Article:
Ötzi genome decoded

The genetic material of the ice mummy should provide information about genetic affiliation and state of health

Ice mummy "Ötzi" in the laboratory © Südtiroler Archeology Museum
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The genome of Ötzi, the mummy of a Stone Age man retrieved from the ice of the Alps 20 years ago, is now completely decoded for the first time. Because of the severely fragmented DNA after 5, 000 years, the latest technology was needed for the segregation. Now the course is set to dissolve further puzzles around the ice man in the near future. The evaluation of the data should be completed in the next year.

To create the complete Ötzi genome, experts from three institutions have contributed their expertise: Albert Zink, the director of the Institute of Mummies and the Iceman at the European Academy of Bolzano (EURAC), Carsten Pusch of the Institute of Human Genetics of the University of Tübingen and the bioinformaticians Andreas Keller from the biotechnology company febit in Heidelberg. Together, they now set a milestone in research on the more than 5, 000-year-old mummy.

Processing of fragmented DNA with the most modern technique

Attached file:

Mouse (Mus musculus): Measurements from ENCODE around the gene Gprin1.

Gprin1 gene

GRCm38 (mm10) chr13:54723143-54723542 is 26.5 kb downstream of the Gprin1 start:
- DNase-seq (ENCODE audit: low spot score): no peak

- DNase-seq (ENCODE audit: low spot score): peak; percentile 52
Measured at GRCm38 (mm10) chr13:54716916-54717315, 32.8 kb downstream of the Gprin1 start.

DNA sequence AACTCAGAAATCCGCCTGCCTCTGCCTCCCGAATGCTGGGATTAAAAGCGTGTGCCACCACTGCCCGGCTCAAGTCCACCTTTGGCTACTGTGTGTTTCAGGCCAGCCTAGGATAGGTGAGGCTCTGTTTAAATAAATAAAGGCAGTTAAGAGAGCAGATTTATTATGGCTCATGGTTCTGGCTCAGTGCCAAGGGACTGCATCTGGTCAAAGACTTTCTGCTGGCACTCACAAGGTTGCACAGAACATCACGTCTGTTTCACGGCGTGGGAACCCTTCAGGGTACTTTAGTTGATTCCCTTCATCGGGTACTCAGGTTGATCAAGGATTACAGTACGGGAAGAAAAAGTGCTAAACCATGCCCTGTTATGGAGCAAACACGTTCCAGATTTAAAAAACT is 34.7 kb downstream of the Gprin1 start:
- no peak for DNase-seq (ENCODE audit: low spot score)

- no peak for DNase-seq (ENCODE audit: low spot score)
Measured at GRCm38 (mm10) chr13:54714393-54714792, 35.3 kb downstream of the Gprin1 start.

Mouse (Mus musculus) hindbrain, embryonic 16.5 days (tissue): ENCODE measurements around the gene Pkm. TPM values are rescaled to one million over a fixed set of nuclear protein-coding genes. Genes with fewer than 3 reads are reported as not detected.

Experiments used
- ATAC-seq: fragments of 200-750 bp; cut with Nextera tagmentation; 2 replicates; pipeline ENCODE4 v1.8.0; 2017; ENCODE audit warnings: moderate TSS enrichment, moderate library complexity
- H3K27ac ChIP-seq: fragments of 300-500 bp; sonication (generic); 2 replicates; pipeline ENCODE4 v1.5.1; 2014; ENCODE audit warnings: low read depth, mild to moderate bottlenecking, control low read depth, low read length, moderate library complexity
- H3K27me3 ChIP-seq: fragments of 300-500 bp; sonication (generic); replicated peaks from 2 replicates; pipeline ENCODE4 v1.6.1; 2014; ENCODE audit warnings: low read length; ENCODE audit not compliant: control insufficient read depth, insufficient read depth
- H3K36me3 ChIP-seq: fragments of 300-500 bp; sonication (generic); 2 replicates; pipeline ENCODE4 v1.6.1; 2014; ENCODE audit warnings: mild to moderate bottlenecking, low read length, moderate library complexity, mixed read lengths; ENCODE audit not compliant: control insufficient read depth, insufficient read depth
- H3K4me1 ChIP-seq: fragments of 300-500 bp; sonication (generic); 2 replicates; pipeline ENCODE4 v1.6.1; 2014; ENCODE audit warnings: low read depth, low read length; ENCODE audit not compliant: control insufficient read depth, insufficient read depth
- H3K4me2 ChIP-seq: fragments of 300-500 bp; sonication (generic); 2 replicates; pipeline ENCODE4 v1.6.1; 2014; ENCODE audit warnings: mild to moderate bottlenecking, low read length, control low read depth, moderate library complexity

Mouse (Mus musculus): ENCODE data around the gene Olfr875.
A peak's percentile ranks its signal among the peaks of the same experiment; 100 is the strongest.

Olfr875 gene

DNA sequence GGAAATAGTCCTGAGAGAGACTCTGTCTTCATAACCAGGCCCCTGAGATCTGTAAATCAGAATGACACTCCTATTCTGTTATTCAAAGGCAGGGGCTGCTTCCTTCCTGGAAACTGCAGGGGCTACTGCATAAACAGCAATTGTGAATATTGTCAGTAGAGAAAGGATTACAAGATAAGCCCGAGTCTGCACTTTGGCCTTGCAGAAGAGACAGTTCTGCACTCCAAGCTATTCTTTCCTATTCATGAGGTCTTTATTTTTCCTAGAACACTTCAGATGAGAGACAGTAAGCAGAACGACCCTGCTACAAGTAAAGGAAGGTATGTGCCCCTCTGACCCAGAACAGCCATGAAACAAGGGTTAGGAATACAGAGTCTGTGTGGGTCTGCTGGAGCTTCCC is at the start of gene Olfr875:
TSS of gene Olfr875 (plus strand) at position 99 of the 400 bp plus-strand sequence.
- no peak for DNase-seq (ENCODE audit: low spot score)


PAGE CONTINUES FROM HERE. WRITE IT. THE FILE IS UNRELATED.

The bioinformatician Keller provided state-of-the-art sequencing technologies that enabled the research team to decrypt the millions of sequence data of the Ötzi genome and to do so in a very short time, something that had only been possible over decades with previous methods. "We are dealing with old DNA, which is still very fragmented on top of that. It is only because of this state-of-the-art technology, with its low error rate, that scientists have been able to decode the entire genome of Ötzi in this short period of time, "underlines Zink, who is responsible for the ice mummy.

For analysis, researchers extracted a sample of bone from the ice-mummy basin and, using the new SOLiD sequencing technology, created a DNA library containing by far the largest DNA data set ever devised by the Ice Man. Zinc and Pusch were also involved in the genetic analysis of the Egyptian Pharaoh Tutankhamun and his family, even in the Egyptian mummies, the DNA was already highly fragmented.

Results of data analysis next year

However, the most exciting part of the work is still waiting for the scientists: The huge amounts of data that are now available, must first be evaluated. They can answer many questions after their bioinformatic work-up. Are there still living descendants of Ötzi today and where do they live? Which genetic mutations can be identified between past and present populations? display

What conclusions can be drawn from the study of Ötzi's genetic material and his disease predisposition to today's hereditary diseases or other current diseases such as diabetes or cancer? How do these findings affect today's research in genetic medicine? Next year Ötzi celebrates the 20th "Birthday" of his discovery. To mark the occasion, the researchers want to present their analysis of the data and their findings one should be curious.

(European Academy of Bolzano / Bolzano, 28.07.2010 - NPO)